As his own party, the Democratic Republicans opposed him more and more, some Federalists were deciding to support Burr. Stephen Van Rensselaer, Hamilton’s brother-in-law, had come out favoring Burr and had sent a letter to all of his tenants (from whom he almost never collected any rent) supporting Burr. Hamilton’s own newspaper, the New York Evening Post was leaning toward Burr.
The Federalists were anti-Clinton and Burr was their only available alternative. The campaign became one of the dirtiest ever with the Clinton supporters accusing Burr of frequenting prostitutes, being an agent of England, having innocent soldiers flogged and just about anything else they could think of. The Clinton’s own candidate, Judge Morgan Lewis, said that he was appalled at the depths to which DeWitt Clinton had sunk to stop Burr.
In the final days of the campaign, April 25th, 1804, a fateful letter was published in the Albany Evening Register. The letter, from Dr. Charles D. Cooper of the City of Albany to Andrew Brown, Esq. of the City of Bern [Town of Berne?], Albany County, said: “Genl. Hamilton, the Patroon’s brother-in-law, it is said, has come out decidedly against Burr, indeed when he was here he spoke of him as a dangerous man and ought not to be trusted. Judge Kent also expressed the same sentiment – the Patroon was quite indifferent about it when he went to New York – it is thought that when he sees Genl. Hamilton and his [other] brother-in-law Mr. Church (who Burr some time ago fought a duel with, and who, of course, must bear Burr much hatred) – I say many feel persuaded that Mr. Rensselaer will be decidedly opposed to Burr.” Dr. Cooper had placed the letter in the newspaper to try to dissuade Federalists from supporting Burr by stating that their leader, Alexander Hamilton, opposed Burr.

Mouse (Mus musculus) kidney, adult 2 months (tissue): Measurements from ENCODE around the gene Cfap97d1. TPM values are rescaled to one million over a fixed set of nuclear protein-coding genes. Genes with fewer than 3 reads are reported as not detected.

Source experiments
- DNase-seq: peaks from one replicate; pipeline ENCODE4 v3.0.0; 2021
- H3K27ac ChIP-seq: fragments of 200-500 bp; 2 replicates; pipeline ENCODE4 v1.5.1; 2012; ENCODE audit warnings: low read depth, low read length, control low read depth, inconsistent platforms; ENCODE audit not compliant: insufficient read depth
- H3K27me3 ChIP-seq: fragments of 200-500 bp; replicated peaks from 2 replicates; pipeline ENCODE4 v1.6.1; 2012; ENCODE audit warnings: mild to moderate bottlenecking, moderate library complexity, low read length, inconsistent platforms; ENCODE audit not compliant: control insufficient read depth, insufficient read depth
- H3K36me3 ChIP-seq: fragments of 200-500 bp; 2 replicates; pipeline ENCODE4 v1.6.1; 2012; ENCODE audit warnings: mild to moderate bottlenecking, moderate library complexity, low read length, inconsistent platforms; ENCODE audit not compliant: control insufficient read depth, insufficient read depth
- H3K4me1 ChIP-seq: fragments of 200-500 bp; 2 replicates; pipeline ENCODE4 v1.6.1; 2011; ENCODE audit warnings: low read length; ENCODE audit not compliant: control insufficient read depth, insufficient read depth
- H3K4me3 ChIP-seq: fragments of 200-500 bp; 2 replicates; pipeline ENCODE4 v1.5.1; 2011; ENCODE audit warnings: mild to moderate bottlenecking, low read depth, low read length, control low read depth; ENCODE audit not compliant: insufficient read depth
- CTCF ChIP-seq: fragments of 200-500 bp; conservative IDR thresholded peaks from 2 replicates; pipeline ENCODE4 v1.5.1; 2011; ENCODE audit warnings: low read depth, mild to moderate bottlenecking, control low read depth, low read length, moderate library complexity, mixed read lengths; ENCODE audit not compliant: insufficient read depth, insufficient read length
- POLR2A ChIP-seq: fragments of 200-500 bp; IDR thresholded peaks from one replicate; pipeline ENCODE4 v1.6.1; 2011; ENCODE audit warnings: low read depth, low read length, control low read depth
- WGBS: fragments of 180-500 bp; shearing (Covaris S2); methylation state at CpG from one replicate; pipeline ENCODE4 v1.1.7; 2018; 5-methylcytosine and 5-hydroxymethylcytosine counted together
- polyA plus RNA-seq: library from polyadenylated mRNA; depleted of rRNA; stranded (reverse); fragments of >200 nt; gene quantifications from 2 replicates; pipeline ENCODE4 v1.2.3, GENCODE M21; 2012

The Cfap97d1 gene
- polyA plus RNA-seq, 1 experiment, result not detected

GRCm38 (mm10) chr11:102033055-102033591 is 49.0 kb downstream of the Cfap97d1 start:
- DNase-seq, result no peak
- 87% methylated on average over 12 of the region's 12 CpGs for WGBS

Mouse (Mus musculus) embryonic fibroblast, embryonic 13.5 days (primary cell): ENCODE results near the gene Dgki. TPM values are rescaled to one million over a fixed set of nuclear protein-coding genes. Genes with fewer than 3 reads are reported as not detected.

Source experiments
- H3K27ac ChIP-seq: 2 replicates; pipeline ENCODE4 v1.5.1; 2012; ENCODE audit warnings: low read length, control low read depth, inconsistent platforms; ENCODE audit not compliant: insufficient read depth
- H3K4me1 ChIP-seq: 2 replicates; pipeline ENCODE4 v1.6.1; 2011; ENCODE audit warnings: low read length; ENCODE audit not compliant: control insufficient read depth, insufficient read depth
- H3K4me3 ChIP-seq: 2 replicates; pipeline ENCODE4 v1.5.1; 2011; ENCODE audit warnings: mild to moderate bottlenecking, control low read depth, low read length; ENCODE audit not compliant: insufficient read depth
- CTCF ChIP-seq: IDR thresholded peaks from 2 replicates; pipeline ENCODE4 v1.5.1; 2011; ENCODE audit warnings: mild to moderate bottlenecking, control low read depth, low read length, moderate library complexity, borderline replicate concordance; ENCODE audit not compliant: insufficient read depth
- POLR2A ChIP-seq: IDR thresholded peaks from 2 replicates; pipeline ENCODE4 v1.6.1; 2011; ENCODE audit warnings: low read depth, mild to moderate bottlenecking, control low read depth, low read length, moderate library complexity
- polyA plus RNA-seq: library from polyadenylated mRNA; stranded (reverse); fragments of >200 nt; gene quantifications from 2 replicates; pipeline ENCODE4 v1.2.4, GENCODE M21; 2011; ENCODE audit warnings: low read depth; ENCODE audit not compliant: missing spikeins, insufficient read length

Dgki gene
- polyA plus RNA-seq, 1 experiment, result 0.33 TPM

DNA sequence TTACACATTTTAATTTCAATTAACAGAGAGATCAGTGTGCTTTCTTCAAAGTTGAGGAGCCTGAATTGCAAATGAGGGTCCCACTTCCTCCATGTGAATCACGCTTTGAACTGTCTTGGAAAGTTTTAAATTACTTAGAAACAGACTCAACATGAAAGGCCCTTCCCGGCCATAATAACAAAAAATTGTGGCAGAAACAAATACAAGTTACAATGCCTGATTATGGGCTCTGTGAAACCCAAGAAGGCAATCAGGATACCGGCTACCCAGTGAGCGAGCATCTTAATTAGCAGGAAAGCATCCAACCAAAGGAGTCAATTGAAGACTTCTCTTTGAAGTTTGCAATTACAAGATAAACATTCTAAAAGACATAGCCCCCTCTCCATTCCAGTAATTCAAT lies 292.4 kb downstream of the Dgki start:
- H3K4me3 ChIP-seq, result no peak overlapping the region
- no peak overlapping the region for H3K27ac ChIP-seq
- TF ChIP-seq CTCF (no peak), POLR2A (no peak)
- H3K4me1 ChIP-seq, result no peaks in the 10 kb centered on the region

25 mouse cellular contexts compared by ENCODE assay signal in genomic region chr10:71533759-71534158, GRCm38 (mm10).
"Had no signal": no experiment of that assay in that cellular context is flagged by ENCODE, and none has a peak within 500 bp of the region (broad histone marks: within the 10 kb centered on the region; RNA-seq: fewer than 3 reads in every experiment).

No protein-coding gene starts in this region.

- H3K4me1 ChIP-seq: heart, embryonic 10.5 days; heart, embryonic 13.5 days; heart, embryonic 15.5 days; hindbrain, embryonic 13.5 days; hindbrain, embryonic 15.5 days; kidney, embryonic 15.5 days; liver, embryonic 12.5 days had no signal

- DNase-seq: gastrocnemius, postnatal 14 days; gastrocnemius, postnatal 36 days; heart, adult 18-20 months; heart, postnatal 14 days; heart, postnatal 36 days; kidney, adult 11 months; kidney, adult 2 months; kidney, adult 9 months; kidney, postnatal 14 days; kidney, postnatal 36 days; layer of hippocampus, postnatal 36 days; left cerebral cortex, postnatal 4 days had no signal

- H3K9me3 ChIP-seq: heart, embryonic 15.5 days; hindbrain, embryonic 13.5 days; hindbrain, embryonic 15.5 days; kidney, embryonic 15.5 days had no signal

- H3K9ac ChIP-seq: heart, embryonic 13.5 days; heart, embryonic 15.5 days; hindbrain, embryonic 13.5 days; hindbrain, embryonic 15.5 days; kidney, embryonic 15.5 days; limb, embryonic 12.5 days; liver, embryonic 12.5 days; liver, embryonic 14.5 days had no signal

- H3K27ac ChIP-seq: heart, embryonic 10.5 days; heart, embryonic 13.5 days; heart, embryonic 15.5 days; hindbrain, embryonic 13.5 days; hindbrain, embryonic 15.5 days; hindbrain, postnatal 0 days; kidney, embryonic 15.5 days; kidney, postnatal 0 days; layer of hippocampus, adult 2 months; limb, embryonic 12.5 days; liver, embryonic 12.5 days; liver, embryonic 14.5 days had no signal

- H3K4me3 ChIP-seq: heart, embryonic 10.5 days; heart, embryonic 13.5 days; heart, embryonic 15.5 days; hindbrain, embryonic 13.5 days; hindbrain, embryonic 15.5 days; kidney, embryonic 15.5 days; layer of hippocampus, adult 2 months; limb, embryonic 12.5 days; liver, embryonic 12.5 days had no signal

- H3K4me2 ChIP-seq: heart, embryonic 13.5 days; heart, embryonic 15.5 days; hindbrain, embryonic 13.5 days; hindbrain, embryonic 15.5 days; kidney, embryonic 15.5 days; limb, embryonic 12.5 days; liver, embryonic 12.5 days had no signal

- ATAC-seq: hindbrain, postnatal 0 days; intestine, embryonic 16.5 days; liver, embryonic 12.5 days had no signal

The same letter was reprinted in the New York Evening Post (Hamilton’s newspaper). However, Post Editor Coleman added that Hamilton had repeatedly declared that he would not oppose Burr against any candidate nominated by the tyrannical faction (the Clintons) after they drove the Honorable Chancellor Lansing to decline.
Coleman added that Dr. Cooper had been told this by Gen. Philip Schuyler and Cooper also knew that both Judge Kent and Patroon Van Rensselaer had decided to support Burr.
Attacking Cooper further, Coleman printed that: “The falsehood and malice of the above letter will be seen by all who shall read the following.” “The following” was a letter from Gen. Philip Schuyler, father-in-law to Hamilton, Van Rensselaer and Church, saying that Hamilton had favored Lansing but after Lansing had declined, Hamilton had said he would not interfere in the election.
Schuyler said that Van Rensselaer and Judge Kent had told him personally that they would support Burr. In 1801, Van Rensselaer’s wife Margarita Schuyler had died. Seventeen months later, Van Rensselaer married Cornelia Paterson, daughter of United States Supreme Court Justice William Paterson, a signer of the U.S. Constitution and past governor of New Jersey, a tutor and close friend of Aaron Burr, which may have influenced Van Rensselaer’s vote.